One of the topics I frequently emphasize in any training I do is the need to adapt to constant change. Change seems to be one of the constants in my industry. It's also a constant in my hobby.
When I set out to build what is becoming the West Central Minnesota Railroad years ago, it was envisioned as what is now known as an ISL, or Industrial Switching Layout. Small 4 axle switchers would be the order of the day, along with lots of boxcars and tank cars serving a paper mill. As a result, tight radius curves and #4 turnouts were designed in, as everything I envisioned would operate nicely even with those limitations. A couple of years later, things changed when I decided to model something that would involve bigger equipment, 6 axle locos, and unit coal and grain trains. The newer part of the layout was built with this concept in mind, but the original section still had a lot of tight curves and sharp turnouts. Friday I decided to change part of that.
Here's an end view of my old yard. On the left you can see three "classification" tracks, served from either end. The switch lead is connected to all three through a ladder as well as to the main through a crossover. The main is the second track from the right, with the passing siding the far right track. The engine terminal was crammed against the wall. The track leaving the yard on the far end makes a very sharp 90 degree curve as it parallels the basement end wall.
You can also see that the main is stuck right to the foam top, with no sub-roadbed to build it up above the yard tracks. That was done purposely, but with a different concept in place it now looked foolish to run the main at the same level as the yard. I also needed more space for all these cars I've been accumulating, and when I gapped the rails prior to DCC, the gapped areas made for problem trackwork. All in all, I just wasn't happy with the whole thing. So Friday, it started to come out.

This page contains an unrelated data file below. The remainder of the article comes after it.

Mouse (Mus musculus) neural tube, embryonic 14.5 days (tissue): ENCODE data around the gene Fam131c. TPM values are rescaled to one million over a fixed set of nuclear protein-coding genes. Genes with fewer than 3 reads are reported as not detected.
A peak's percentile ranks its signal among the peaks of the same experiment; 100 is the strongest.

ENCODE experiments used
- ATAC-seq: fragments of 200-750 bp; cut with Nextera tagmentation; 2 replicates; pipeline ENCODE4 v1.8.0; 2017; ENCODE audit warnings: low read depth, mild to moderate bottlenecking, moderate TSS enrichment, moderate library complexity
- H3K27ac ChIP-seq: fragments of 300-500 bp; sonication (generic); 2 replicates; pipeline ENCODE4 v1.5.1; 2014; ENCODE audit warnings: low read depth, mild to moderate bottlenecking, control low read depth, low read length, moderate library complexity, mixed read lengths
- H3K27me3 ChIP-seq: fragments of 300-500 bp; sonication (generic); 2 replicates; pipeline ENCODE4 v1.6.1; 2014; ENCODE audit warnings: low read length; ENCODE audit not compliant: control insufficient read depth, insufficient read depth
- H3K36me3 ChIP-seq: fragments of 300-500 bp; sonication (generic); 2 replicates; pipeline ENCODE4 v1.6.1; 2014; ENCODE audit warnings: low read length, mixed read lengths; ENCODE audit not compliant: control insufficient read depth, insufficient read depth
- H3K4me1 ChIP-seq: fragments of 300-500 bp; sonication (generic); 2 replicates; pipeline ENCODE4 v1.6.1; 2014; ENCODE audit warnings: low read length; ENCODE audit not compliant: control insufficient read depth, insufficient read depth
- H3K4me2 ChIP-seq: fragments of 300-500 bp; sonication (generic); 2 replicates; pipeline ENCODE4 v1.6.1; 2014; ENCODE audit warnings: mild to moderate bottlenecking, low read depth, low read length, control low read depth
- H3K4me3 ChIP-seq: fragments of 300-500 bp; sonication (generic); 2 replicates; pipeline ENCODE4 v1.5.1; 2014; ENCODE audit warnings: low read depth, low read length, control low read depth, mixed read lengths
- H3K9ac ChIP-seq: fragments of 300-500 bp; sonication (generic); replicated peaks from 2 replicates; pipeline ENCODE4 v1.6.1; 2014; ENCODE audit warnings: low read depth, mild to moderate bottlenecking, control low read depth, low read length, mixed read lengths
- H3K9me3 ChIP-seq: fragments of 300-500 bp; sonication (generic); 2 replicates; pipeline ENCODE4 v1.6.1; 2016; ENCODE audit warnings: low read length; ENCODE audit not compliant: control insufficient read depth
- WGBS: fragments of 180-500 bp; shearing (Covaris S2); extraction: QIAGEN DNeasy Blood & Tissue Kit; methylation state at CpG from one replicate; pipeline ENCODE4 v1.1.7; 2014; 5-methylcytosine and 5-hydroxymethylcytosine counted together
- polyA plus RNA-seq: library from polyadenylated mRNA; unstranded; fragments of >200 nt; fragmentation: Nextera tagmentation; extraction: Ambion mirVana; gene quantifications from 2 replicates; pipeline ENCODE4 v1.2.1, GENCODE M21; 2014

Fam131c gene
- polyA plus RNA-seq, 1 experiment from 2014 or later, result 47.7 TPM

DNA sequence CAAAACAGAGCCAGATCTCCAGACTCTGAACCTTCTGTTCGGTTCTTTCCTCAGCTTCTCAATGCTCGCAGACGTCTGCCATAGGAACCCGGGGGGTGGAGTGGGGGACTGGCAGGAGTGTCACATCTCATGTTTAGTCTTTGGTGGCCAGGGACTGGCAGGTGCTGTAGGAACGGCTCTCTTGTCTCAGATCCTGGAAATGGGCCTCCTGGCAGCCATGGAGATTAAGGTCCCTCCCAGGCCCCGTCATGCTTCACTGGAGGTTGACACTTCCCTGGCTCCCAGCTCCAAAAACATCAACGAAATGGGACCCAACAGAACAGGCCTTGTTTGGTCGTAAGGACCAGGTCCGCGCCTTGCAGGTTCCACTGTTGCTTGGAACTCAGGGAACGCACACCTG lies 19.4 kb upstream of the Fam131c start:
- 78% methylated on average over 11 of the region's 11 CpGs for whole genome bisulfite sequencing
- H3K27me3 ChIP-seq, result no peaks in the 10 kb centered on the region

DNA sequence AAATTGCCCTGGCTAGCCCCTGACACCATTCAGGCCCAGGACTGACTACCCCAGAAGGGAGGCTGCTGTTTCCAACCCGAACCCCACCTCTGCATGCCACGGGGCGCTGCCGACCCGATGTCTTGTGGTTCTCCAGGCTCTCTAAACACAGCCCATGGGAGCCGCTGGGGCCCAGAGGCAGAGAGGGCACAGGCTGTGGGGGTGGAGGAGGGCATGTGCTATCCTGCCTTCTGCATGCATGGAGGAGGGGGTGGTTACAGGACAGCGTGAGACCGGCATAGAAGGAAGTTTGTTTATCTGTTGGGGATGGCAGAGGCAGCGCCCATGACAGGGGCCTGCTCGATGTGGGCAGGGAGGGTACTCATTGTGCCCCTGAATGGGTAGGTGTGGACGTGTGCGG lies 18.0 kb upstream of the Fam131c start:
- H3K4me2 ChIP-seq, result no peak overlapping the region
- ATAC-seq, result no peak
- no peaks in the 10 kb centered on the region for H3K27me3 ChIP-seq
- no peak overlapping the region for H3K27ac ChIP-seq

Some of this was already ballasted, and glued down with diluted matte medium, which is not water soluble. I was worried about trying to save a bunch of switches. Then I remembered having read that ammonia will dissolve matte medium. Well, it's true. If you can stand the fumes. I did, and am no worse for the wear. I was able to get all the switches and about 90% of the track taken up in reuseable condition, which made my wallet happy.
This afternoon and evening I finished pulling up the old stuff and started to lay a new main through the area. This one will be elevated on pine roadbed I sawed myself. In this photo you can see the main, which has so far been polished by a single train. Lots of feeders and rail joints to solder, but at least it's in place.
There are 5 switches off the main in this area now. As you travel from the far end to the near end, you will come to the east switch for the arrival/departure track (will be the first track left of the main), the east siding switch, west A/D switch, west siding switch, then the switch for the switch lead. I contemplated leaving the last one out, but stuck in a #4 anyway. Better than installing it later. There will be 2 double ended yard tracks left of the A/D, then 2 more stub ended yard tracks. The engine facility will sit roughly where it is in this shot, with access off the switch lead so no switchback is needed. In addition there will be a crossover from the switch lead to roughly the middle of the A/D track, which can be used to run around a car if needed.
So thats the story of the rebuild of the WCMR yard. Hope to get some more time to work on it soon, but don't expect to have all the track laid before New Year's.